The issues of copyright and ownership of media is one of the most widely disseminated issues on the Internet. A proliferation of free and pilfered material on the Internet has opened to floodgates to an epidemic where digital is synonymous with free and theft is no longer perceived as a crime. The entrenched indifference of today’s youth to copyright has created a grim situation for content creators and distributors alike.

Clearly, consumers love free. Personal preferences fades away at zero-cost. The psychology of free makes perfect sense because of the certainty that free affords There is no risk to free. But, if the collective trend of opinions dictates that digital goods are too cheap to matter, then no cost equates to no value; and no one can be expected to do quality work if it is simply going to be devalued, stolen, remixed, and re-purposed by others.

However, it’s not all so bleak! Grassroots movements like the Creative Commons License are affording producers of content some measure of control over the proliferation of the worthwhile work that they are doing.

Equitable access to media has never been more prolific, and libraries are able to assess and include vast amounts of new media every day under the umbrella of their collections thanks to the robust flexibility of CC. But, there’s a ticking time-bomb lurking beneath this unchecked exuberance.

3D printing and open-source fabrication–sometimes referred to as ‘making’ or ‘maker’ pursuits–are  already paving the way to profoundly transformative uses for technology. Thinigverse is a hub for capturing the raw creations of users from around the globe, and feeding the blueprints back into a community of amateur and professional printers, tinkers, and makers. Content is posted, traded, and printed under a shared understanding of the terms of use that allow users to distribute their work under Creative Commons licensing.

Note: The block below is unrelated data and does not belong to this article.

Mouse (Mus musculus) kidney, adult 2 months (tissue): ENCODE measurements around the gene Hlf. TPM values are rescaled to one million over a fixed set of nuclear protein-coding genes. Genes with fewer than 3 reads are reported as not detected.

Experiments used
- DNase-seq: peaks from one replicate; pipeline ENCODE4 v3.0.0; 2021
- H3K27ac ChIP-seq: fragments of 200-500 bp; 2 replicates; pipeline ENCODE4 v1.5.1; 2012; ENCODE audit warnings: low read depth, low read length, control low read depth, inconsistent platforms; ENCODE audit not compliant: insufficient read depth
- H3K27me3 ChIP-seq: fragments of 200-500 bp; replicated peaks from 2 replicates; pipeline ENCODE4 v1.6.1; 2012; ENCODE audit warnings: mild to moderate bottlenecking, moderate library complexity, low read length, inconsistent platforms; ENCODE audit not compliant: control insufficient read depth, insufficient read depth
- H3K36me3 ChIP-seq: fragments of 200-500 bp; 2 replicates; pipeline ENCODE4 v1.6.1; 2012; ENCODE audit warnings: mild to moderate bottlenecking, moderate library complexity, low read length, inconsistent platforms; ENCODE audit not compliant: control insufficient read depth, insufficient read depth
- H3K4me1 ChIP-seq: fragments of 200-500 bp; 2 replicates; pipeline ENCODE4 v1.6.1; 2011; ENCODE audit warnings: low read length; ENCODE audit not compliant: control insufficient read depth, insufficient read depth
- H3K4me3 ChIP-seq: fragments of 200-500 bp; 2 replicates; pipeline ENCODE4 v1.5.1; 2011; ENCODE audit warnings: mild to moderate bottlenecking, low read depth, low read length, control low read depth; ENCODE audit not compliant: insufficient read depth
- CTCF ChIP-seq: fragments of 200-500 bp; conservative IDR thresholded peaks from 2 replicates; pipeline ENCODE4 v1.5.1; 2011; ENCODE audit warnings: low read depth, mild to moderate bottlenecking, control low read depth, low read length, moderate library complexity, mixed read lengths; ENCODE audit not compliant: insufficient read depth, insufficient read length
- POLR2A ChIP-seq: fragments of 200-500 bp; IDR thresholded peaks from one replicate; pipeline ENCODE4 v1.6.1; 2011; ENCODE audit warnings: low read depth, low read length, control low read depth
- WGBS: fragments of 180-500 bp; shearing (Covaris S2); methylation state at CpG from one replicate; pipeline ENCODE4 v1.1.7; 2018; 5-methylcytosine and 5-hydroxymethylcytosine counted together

This could have an amazing effect on libraries and other information-repositories that choose to build the necessary infrastructure for physically realising the potential of making. Artwork could be download and fabricated at the press of a button. Replacement or custom parts for repairing devices would become universally accessible. Physical trinkets, ephemera, and minatures could become as commonly shared and distributed online as songs, stories, and paintings.

And then somebody has to go and ruin it for everyone by uploading the blueprints for copyrighted materials such as Disney action figures or Matchbox cars.

Taken one step further, there a printable models for complex machines available online including fully-functional automobiles and guns. This isn’t a pipe dream either. A cursory trip to Google will pull up more stories than I’d care to link here about open source firearms, 3D-printed cars, and the unfortunate precedents they’ve set.

And there’s the rub: the robust flexibility of Creative Commons to encapsulate all sorts of content means it has to include those that can be weaponised. What library is going to risk allowing a minor access to amazing technology that can be used to print a firearm?

And so the powerful tool that is CC–when applied to physical fabrication–has been placed in the firing line. Government intervention and regulation of content is anathema to what CC represents, but it’s the only solution currently on the table for stemming the tide of objectionable objects. Regulating CC would impose rigidity on a fundamentally fluid system, and erode the pillars on which the Internet’s maturing approach to copyright has been built.

But what other choice is there?

Facing the Facts

Google+ failed to dislodge Facebook in any meaningful way. Google is fully integrated into my workflow, I make use of a wide variety of Google online services, I manage multiple accounts, and use Google’s MX records to manage my domain’s email.

I use Google for a huge portion of my online activities, but I don’t use Google+.

The service is amazingly slick. It’s attractive and engaging. It’s more logically laid out than Facebook and harness the tremendous power of Google’s backend to do amazing, magical things like recognising, identifying, and tagging images automatically and offering best-in-class features like realtime video chat via Hangouts.